‘Dutertards’ versus ‘Yellowtards’
A CIVIL war of sorts is happening in Philippine society alongside the ongoing “war on drugs” that is being waged by the administration of President Duterte.
To be precise, an uncivil word war is taking place between two opposing camps. One camp scornfully calls the other “Dutertards,” and the Dutertards contemptuously call their opponent “Yellowtards.”
The term “Dutertards” refers to supporters of the President who are viewed by the opposing camp as tolerating absolutely no form of criticism of him. Dutertards are accused of putting blind trust in the President, and of treating him as a virtual god who can do no wrong.
The term “Yellowtards” refers to those perceived to be loyal to former president Benigno Aquino III, and who are viewed by the Dutertards as losers engaging in sour grapes and who cannot move on from the defeat of their presidential candidate. They are accused of faultfinding without appreciating the overall good that the President’s actions are supposedly bringing to the country, and of treating him as doing nothing right.
The word war is most virulent in social media. If words can kill, the casualties will be countless because of the harsh exchanges between the members of the two camps who are so passionately—and often rabidly—against each other.
There are no data on the approximate number of people identified with each camp, or how comparatively large one group is compared to the other. The Dutertards assert that they are 16 million strong, in reference to the number of people who voted Mr. Duterte into the presidency. On the other hand, the Yellowtards point out that the number of people who voted against Mr. Duterte was more than 16 million.
The last nationwide survey showing that Mr. Duterte enjoys an unprecedented 91-percent trust rating was conducted by Pulse Asia on July 2-8, or at the beginning of his presidency. Many people are surely eager to find out if this impressive trust rating has been sustained or has declined after the crises and controversies that have since happened. These crises and controversies include the bomb attack in Davao City on Sept. 2, the increasing number of deaths resulting from the war on drugs, Mr. Duterte’s cussing of US President Barack Obama (which Mr. Duterte denied after expressing regret for it), the war against the Abu Sayyaf, and others.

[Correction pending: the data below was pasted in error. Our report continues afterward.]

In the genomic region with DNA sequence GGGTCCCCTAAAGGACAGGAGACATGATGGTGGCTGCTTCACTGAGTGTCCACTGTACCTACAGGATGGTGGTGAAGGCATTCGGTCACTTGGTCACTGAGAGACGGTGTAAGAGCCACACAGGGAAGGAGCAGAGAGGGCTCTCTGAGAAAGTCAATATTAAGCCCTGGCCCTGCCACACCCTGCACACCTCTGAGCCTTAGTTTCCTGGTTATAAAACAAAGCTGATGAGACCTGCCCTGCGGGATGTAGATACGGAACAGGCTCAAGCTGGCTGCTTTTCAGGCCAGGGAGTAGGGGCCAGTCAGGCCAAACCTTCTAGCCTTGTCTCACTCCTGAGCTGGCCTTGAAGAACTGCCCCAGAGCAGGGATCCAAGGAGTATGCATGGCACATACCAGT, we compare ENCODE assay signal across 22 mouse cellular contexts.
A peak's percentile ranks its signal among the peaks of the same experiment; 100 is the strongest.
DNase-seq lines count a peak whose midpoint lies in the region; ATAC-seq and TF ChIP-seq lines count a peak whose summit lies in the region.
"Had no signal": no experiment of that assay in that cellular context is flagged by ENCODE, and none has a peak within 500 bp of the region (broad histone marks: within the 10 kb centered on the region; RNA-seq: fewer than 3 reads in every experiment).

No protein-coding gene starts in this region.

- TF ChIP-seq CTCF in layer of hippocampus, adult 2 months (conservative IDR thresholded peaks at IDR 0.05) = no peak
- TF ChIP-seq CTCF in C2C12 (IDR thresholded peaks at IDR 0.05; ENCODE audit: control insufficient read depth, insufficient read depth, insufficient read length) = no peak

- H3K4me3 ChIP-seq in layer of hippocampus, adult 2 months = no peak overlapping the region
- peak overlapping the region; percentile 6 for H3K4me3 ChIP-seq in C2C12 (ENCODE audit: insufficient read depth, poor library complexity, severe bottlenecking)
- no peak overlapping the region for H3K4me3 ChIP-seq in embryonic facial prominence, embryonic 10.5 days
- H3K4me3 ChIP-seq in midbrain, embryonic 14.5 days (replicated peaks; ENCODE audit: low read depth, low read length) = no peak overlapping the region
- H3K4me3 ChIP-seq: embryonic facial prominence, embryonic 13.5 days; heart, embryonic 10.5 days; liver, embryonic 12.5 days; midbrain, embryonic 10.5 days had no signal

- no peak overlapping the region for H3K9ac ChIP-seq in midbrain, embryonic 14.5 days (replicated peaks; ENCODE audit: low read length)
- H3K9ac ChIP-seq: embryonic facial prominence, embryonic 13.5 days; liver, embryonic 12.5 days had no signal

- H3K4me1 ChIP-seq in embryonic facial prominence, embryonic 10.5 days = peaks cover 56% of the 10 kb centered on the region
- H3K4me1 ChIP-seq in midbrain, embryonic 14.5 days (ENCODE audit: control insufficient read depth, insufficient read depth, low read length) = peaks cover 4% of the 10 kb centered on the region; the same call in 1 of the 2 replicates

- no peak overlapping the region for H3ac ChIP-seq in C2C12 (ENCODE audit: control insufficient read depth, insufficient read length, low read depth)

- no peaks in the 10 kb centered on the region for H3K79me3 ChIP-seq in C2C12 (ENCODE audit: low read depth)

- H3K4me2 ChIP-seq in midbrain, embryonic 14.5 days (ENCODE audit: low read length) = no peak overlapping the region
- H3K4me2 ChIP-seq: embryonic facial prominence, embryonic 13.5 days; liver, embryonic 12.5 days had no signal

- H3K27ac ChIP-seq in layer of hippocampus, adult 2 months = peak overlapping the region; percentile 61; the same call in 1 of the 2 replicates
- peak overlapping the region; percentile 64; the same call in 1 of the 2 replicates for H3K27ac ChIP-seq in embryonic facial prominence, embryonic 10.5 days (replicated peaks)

There is also no indication of any social and economic divide between the opposing camps because each counts supporters from both the rich and poor.
The Indian parable of the blind men and the elephant serves as a perfect caricature of the heated clash between the Dutertards and Yellowtards.
In the parable, a king summons six blind men to the palace and tells them to describe what an elephant looks like by feeling it. “The blind man who feels a leg says the elephant is like a pillar; the one who feels the tail says the elephant is like a rope; the one who feels the trunk says the elephant is like a tree branch; the one who feels the ear says the elephant is like a hand fan; the one who feels the belly says the elephant is like a wall; and the one who feels the tusk says the elephant is like a solid pipe.”
The men proceed to compare notes, end up in heated argument, and even come to blows.
The king then explains to the blind men: “All of you are right. The reason every one of you is telling it differently is because each one of you touched a different part of the elephant.
So, actually the elephant has all the features you mentioned.”
Like the blind men in the parable, supporters and detractors of President Duterte’s war on drugs see different aspects of it. The aspects that each camp sees are partial truths that do not show the whole truth about the antidrug campaign.
The supporters speak the truth when they point out the benefits of the campaign in aspects where it is carried out the right way. The detractors equally speak the truth when they point out the cost of lives in aspects where the campaign is carried out the wrong way. The supporters cannot invoke the benefits to deny the existence of the cost. The detractors cannot use the cost to deny the existence of the benefits.
The parable of the blind men and the elephant has been used since ancient times to warn people against preachers and scholars who talk about “absolute truth” or “exclusive religious claims” when, in fact, they see only one side of an issue. It is also used to “illustrate the principle of living in harmony with people who have different belief systems, and that truth can be stated in different ways.”
The parable has been further used to explain “that one’s subjective experience can be true, but that such experience is inherently limited by its failure to account for other truths or a totality of truth.”
The parable highlights the importance of considering all viewpoints in order to obtain a full picture of reality.
In the heated national debate over the war on drugs, we reenact the parable in our real lives when we refuse to acknowledge the different perspectives of reality that our neighbors truthfully see from their own vantage points. Even with our eyes open, we betray ourselves as a nation of blind men and women.
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